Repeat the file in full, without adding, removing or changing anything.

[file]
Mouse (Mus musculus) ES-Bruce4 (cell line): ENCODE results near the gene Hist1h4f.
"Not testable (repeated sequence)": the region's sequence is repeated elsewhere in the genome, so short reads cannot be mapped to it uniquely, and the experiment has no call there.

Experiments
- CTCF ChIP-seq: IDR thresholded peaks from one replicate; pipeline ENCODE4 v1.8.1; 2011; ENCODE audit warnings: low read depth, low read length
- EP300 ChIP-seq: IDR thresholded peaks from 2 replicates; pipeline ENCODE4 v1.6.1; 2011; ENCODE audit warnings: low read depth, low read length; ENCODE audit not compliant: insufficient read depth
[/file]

Mouse (Mus musculus) ES-Bruce4 (cell line): ENCODE results near the gene Hist1h4f.
"Not testable (repeated sequence)": the region's sequence is repeated elsewhere in the genome, so short reads cannot be mapped to it uniquely, and the experiment has no call there.

Experiments
- CTCF ChIP-seq: IDR thresholded peaks from one replicate; pipeline ENCODE4 v1.8.1; 2011; ENCODE audit warnings: low read depth, low read length
- EP300 ChIP-seq: IDR thresholded peaks from 2 replicates; pipeline ENCODE4 v1.6.1; 2011; ENCODE audit warnings: low read depth, low read length; ENCODE audit not compliant: insufficient read depth